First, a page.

The meaninglessness of his parents’ tragedy emphasizes Bruce’s cynicism and has come to form his entire world view. The world is inherently without order, without reason, and perhaps even without morality at all. Here is a man born of privilege, with all the material wealth and gifts a human could ever want, and yet because he was denied the most crucial emotional bonds a human needs — loving parents —- in such a brutal, scarring fashion, he lost his faith in humanity. His career as the Batman has only compounded his warped perception of his life and the lives of those around him. This is the classic psychological framework of a major-depressed individual. His mind is, for lack of a better word, broken.
And yet, as Affleck so fluidly demonstrates in this film, and as Liam Neeson noted in Batman Begins (2005), hate and anger can give you great power. While his mind may be ripe with emotional disorder, his body and athletic prowess have been honed to their physical limits. Batman not only takes down waves of hardened criminal opponents with ruthless determination, his combat skills and calculating strategy make short work of Superman in their titular fight. Spin it however you want, Batman kicks Superman’s ass in this movie. Sure, he’s challenged here and there, allowing just enough tension to make their duel interesting, but the Dark Knight handily defeats the Man of Steel in the end.
This is a key point: Unlike other dark, yet ultimately more optimistic portrayals of love vs hate, or innocence against cruelty, Batman’s dark vengeance overcomes Superman’s self-defense and love for his mother. This is no battle between Miss Pross and Madame Defarge a la A Tale of Two Cities. Love does not conquer hate. Batman earns the moral, philosophical, and physical victory.
No, something else saves Clark Kent, and vanquishes Batman’s hatred — or at least keeps it at bay. Bruce Wayne’s disillusionment with his deceased loved ones and the repetitiveness of crime-fighting prompted his mission against Superman (Affleck notes in the film that his ancestors were once hunters). He views his battle against the Man of Steel as his sendoff, his lasting legacy, his swan song. He believes this may be the only thing he does that matters. If this is not a parable for suicidal ideation, then I have no idea what is. Delusions of grandeur and narcissistic obsession with violent quests are the calling cards of people looking to end their lives on purpose and with a bang. Those aspirations are also often impulsive, and people can, ironically, be talked down from them with the right approach.
But wait, there’s more! Regardless of whether he were to defeat Superman or not, Bruce Wayne would’ve committed suicide that night if he carried his mission to its intended conclusion. If he lost, he would have died at the hands of Steel, but if he won and did commit premeditated murder of a downed, helpless opponent, Bruce Wayne, as we know him, would have finally destroyed himself. He would at last become the villain. He would at last become the monster that murdered his parents and created the Batman in the first place. He would have completed the circle.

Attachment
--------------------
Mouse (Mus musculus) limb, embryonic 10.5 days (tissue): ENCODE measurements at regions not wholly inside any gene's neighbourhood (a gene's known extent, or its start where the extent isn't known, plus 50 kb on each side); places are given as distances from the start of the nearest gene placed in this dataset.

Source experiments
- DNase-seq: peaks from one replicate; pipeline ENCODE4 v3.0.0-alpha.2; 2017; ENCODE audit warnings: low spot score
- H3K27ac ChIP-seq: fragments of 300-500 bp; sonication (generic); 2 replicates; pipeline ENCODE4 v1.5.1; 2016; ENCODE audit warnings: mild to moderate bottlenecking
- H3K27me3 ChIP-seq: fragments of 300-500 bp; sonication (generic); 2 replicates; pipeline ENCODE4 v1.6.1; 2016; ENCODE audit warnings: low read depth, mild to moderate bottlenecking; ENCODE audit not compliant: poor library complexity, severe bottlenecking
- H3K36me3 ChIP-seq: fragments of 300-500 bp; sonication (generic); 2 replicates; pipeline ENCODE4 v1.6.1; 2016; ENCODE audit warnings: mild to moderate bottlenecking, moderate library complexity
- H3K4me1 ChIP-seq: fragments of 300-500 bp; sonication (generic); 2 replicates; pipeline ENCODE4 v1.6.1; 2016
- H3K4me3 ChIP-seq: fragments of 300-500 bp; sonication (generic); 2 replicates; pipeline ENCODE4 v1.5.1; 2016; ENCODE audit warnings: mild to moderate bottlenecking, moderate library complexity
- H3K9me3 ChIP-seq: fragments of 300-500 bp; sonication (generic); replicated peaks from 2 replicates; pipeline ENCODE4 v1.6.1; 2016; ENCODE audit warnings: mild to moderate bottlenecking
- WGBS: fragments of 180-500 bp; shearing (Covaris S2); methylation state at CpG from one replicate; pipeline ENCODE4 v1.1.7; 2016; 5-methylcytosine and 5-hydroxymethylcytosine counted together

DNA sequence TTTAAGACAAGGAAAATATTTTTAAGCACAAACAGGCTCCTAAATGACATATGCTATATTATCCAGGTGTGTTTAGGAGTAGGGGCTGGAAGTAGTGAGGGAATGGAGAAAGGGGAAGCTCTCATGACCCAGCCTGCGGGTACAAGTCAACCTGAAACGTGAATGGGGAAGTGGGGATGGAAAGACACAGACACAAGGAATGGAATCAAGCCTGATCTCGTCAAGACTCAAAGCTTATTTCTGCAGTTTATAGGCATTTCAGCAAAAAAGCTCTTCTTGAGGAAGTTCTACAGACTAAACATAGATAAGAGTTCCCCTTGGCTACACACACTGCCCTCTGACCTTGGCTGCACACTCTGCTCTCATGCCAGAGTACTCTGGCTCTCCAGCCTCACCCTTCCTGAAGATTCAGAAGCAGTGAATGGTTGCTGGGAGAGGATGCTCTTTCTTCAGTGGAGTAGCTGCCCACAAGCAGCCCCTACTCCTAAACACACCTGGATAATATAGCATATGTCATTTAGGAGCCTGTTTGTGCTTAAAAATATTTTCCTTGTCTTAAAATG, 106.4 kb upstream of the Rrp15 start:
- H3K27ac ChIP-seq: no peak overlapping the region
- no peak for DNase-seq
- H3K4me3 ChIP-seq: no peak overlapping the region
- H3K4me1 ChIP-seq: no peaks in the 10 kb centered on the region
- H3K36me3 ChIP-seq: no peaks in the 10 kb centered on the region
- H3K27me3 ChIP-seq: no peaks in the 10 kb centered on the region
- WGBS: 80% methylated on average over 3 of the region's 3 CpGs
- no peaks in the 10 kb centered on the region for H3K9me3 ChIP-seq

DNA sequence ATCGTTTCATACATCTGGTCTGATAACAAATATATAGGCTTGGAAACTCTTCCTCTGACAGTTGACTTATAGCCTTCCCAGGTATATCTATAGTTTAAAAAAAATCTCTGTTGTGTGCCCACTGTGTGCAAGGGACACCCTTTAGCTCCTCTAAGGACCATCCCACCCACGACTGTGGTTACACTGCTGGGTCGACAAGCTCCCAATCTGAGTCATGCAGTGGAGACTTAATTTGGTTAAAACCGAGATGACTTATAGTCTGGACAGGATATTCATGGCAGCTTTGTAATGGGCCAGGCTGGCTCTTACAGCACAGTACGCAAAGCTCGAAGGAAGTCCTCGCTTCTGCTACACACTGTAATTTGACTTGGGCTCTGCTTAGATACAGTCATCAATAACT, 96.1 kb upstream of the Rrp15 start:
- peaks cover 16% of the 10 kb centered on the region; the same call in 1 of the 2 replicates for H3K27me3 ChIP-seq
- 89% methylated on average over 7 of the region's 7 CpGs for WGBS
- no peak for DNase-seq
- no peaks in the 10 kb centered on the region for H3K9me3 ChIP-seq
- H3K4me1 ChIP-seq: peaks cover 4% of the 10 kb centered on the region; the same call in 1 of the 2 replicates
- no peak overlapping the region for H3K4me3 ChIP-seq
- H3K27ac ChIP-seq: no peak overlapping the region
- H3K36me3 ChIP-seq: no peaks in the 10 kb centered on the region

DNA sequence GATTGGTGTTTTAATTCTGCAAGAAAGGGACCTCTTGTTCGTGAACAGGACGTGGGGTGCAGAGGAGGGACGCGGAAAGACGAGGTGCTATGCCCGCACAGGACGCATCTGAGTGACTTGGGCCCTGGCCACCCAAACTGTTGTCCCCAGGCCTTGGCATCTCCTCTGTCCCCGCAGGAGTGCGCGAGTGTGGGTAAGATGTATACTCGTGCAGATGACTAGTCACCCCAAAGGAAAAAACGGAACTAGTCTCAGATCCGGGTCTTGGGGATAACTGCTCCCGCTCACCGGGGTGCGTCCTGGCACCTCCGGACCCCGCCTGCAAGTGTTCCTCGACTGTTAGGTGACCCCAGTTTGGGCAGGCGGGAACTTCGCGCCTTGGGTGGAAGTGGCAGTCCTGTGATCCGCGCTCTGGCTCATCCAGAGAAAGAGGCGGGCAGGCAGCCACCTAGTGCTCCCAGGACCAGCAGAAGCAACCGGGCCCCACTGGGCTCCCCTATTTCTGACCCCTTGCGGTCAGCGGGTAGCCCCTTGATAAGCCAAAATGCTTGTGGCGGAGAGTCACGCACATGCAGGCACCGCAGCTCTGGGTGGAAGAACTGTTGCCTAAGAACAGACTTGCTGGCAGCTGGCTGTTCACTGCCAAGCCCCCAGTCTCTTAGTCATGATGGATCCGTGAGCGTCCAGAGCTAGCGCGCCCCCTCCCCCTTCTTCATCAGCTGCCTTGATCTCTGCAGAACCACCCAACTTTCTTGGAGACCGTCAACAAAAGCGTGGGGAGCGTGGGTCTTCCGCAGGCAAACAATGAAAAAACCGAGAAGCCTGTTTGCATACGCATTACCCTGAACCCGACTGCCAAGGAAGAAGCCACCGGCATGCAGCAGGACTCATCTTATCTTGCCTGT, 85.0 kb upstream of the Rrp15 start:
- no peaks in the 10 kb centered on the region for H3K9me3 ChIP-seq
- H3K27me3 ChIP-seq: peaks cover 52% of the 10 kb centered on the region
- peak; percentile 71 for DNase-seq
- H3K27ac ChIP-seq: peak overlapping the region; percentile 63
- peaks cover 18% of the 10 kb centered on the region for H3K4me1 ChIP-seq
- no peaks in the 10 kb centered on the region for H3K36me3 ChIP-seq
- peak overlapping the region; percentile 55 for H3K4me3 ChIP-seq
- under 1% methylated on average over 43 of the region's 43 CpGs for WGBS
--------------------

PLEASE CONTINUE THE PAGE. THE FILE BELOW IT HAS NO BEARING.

But he doesn’t. To paraphrase an anonymous source: [Batman’s entire character arc in this film is about him becoming a hero again. He’s introduced as a monster, the devil in the shadows, taking down criminals not to save their victims, but for a lead on Kryptonite so he can destroy Superman. The murder of Robin by The Joker and watching Superman’s battle with Zod destroy Metropolis has broken him. He feels powerless against a cruel world over which he has no control, and that rage has turned a once good man cruel. He now kills to defend himself and brands the most heinous criminals to condemn them. Cold-blooded murder will be his final descent into darkness.
When he hears Superman use (what he thinks is) his dying breath to beg him to save his mother, he finally sees that he has become the villain. It’s not about their mothers having the same name; it’s about Batman realizing he is no different than the monster who killed his parents and created him. In throwing down the spear and saving Superman’s mother, he also saves himself. Anyone who looks at that entire scene and sees nothing but a shitty Step Brothers-meme, wrote off Batman v Superman before it was even filmed.]
And that’s the kicker: The core of Bruce Wayne never left that alley, that moment that sent him down the dark path to becoming Batman. In many ways, all of us who are tormented by things we cannot understand, who turn to anger, cynicism, and even violence to hide our grief, remain the petulant children who never recovered from our childhood wounds. Wayne’s parents’ brutal murder has been the driving force of his entire life, and that experience, in what is a monumental and benevolent twist of irony, is what saves him. His remembrance of childhood pain is what saves him from committing coldblooded murder of a defenseless victim. He empathizes with Kal-El at last.
It is crucial to note that Batman’s love for Superman did not stay his hand. He did not, and by the end of this film, following Superman’s sacrifice, still does not “love him.” He barely knows Superman, let alone Clark Kent. Batman’s warmhearted, hamfisted emotions do not conquer his violent hatred. His empathy does. His ability to share the feelings of another, to see himself in Clark’s shoes, even if for a moment, is what stops him. Batman’s refusal to become the monster who made him, to become yet another mindless killer in a chaotic, senseless world, is what completes his arc.